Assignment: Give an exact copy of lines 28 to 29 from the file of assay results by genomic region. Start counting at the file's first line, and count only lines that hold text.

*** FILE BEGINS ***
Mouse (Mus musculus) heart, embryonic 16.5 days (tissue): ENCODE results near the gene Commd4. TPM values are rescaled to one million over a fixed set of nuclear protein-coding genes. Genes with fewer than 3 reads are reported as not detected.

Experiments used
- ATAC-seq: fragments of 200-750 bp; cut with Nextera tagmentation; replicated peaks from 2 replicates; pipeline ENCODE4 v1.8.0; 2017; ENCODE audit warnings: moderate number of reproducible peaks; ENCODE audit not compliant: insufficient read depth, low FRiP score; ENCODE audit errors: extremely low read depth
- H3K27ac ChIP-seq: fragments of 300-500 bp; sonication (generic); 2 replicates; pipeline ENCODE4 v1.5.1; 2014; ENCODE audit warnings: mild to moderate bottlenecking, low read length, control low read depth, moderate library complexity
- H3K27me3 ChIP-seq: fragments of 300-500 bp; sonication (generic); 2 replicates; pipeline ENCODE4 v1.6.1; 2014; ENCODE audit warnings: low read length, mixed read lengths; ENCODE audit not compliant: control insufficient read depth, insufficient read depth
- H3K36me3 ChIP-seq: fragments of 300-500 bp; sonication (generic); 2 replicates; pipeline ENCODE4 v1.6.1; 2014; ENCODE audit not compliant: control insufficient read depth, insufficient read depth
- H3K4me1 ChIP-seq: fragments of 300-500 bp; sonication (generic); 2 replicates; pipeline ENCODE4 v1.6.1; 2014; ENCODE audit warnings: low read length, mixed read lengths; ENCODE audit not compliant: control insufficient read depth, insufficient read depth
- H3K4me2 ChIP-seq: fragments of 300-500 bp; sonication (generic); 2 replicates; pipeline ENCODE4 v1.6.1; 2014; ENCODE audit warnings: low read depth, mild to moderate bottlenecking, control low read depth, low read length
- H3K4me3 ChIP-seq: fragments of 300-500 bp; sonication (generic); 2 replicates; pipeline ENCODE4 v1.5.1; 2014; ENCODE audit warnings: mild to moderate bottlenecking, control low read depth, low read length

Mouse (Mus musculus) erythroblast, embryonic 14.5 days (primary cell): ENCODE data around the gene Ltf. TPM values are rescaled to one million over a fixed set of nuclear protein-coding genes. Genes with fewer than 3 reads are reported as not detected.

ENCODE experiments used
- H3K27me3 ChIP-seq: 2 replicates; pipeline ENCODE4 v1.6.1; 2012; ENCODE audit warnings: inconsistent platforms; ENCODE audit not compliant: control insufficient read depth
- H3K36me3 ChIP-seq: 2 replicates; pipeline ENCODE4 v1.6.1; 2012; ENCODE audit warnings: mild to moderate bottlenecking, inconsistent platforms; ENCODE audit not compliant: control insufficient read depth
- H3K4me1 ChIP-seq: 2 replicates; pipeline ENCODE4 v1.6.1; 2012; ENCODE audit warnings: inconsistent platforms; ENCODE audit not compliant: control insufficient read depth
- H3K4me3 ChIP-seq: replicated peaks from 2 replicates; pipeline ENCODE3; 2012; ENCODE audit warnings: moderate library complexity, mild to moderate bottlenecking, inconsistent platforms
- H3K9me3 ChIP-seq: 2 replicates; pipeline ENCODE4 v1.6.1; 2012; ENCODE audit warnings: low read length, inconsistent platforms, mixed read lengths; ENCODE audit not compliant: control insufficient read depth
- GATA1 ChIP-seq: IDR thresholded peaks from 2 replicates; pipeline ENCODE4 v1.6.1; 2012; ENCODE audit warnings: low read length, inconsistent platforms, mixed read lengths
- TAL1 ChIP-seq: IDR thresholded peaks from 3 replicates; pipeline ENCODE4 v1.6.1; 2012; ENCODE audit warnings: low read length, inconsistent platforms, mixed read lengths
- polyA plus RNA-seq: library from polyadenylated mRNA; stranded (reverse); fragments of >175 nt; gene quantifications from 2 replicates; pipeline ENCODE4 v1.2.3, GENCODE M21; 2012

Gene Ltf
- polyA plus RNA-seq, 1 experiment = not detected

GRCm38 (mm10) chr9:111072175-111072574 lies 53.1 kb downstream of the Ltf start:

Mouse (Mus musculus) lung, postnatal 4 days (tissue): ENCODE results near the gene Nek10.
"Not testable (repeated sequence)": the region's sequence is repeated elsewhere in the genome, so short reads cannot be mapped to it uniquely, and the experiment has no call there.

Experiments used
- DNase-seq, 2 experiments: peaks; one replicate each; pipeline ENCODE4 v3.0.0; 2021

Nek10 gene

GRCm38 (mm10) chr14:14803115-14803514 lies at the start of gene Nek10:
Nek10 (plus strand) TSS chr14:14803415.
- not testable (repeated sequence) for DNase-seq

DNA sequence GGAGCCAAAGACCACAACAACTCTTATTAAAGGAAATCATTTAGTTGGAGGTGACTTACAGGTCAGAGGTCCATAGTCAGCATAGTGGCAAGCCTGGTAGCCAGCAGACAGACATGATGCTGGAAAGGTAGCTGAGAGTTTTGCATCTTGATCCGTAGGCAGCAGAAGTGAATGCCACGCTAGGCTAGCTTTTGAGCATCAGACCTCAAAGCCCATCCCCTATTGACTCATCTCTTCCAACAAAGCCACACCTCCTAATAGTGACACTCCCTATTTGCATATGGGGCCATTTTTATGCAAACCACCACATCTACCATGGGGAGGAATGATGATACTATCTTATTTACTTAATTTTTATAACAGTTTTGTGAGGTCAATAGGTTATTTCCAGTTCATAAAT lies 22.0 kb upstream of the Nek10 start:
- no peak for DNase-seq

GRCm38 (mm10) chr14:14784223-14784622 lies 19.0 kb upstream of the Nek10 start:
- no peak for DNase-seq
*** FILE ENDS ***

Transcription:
GRCm38 (mm10) chr14:14803115-14803514 lies at the start of gene Nek10:
Nek10 (plus strand) TSS chr14:14803415.